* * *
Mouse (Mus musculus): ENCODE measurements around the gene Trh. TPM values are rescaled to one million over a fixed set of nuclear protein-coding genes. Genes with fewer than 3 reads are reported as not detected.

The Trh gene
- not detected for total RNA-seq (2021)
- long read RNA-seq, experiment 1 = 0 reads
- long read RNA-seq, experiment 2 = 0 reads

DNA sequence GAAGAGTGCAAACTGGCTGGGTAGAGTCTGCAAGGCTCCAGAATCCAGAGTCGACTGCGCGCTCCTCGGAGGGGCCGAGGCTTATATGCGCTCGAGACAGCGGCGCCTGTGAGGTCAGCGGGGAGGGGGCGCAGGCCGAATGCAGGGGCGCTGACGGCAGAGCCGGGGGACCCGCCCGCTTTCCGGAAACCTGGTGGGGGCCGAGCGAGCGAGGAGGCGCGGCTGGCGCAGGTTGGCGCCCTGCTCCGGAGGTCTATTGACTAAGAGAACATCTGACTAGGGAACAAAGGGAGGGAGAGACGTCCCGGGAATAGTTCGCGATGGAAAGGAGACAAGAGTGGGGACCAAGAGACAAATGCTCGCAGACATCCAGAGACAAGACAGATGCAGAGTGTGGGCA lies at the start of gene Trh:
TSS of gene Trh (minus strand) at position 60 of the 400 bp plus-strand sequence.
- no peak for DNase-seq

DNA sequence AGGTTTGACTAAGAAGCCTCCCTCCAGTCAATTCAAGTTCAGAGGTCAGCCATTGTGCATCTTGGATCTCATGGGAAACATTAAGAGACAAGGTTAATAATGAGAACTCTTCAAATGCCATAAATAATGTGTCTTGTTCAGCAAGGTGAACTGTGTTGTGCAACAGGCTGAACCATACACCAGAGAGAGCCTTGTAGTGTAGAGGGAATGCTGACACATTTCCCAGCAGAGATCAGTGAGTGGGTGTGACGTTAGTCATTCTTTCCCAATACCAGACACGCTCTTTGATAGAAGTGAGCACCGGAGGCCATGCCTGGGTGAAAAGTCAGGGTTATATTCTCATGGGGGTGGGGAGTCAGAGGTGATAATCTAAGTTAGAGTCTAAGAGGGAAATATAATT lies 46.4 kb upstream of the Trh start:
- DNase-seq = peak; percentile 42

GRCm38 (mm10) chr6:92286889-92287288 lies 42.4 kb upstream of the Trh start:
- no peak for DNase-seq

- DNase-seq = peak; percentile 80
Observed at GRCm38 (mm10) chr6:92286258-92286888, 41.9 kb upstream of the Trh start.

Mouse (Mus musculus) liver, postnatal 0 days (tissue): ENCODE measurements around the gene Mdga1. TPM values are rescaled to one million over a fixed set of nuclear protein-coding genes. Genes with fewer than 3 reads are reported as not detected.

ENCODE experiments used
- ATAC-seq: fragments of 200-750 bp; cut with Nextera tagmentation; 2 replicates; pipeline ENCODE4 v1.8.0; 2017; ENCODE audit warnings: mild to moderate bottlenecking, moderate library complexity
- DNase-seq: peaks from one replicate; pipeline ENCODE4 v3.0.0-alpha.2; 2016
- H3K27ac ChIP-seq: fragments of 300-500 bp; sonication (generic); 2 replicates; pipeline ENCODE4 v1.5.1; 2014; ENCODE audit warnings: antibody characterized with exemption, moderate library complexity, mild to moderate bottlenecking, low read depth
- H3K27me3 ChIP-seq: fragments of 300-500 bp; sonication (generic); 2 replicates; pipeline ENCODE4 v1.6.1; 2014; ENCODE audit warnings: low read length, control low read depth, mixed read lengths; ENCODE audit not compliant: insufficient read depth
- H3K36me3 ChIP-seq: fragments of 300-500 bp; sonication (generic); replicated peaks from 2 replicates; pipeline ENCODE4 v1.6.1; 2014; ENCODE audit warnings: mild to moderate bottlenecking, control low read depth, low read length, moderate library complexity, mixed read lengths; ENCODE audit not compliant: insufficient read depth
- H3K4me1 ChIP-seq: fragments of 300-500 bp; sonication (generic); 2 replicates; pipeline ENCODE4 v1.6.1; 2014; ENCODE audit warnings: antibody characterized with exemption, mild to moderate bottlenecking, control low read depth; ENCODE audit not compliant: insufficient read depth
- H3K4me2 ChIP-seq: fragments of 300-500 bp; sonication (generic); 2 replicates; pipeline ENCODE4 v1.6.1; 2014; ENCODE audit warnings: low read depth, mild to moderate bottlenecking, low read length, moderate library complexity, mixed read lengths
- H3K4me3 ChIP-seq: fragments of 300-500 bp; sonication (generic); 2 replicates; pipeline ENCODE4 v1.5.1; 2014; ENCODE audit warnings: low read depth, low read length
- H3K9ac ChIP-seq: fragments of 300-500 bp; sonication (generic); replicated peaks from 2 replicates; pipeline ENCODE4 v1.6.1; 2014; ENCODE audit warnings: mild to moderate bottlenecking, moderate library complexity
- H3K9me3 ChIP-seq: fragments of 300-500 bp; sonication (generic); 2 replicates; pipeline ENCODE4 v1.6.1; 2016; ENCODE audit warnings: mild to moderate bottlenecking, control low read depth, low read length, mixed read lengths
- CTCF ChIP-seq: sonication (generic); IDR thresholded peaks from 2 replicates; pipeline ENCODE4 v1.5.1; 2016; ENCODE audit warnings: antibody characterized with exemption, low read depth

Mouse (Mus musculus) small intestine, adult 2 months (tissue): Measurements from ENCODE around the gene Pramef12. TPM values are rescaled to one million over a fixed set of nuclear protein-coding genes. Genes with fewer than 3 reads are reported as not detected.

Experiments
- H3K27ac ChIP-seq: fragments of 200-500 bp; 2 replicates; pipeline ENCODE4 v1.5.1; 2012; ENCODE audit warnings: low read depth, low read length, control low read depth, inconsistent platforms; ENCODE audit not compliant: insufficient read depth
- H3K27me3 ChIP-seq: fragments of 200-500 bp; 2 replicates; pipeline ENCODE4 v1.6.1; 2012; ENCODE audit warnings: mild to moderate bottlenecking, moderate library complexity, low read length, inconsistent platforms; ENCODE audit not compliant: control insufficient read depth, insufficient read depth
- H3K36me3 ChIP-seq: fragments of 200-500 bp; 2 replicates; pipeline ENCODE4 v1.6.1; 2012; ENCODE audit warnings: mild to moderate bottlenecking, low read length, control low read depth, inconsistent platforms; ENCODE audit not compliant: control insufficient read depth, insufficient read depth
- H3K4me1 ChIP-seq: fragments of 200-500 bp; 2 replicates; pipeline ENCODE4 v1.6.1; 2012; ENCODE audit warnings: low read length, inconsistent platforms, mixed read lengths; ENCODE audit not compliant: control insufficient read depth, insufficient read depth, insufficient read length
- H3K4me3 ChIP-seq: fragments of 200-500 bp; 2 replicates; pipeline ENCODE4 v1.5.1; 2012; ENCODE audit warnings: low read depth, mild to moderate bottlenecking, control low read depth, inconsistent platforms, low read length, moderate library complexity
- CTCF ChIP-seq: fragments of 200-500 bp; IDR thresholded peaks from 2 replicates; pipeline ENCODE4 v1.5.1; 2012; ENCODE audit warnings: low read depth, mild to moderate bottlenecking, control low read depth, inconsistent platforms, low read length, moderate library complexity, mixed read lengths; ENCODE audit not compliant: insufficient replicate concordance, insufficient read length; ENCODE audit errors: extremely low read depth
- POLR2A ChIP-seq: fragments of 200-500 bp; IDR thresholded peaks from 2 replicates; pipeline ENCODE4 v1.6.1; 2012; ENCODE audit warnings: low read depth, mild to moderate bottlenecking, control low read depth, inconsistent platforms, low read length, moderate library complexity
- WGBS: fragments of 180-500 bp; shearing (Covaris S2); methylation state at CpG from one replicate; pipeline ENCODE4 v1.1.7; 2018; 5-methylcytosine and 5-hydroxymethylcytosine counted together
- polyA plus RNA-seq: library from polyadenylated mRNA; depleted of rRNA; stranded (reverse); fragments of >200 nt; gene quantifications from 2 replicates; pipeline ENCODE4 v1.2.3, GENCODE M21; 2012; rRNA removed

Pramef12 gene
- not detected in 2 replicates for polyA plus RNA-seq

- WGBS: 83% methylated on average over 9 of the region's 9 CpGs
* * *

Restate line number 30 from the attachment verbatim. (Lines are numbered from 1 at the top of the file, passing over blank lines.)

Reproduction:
- H3K27ac ChIP-seq: fragments of 200-500 bp; 2 replicates; pipeline ENCODE4 v1.5.1; 2012; ENCODE audit warnings: low read depth, low read length, control low read depth, inconsistent platforms; ENCODE audit not compliant: insufficient read depth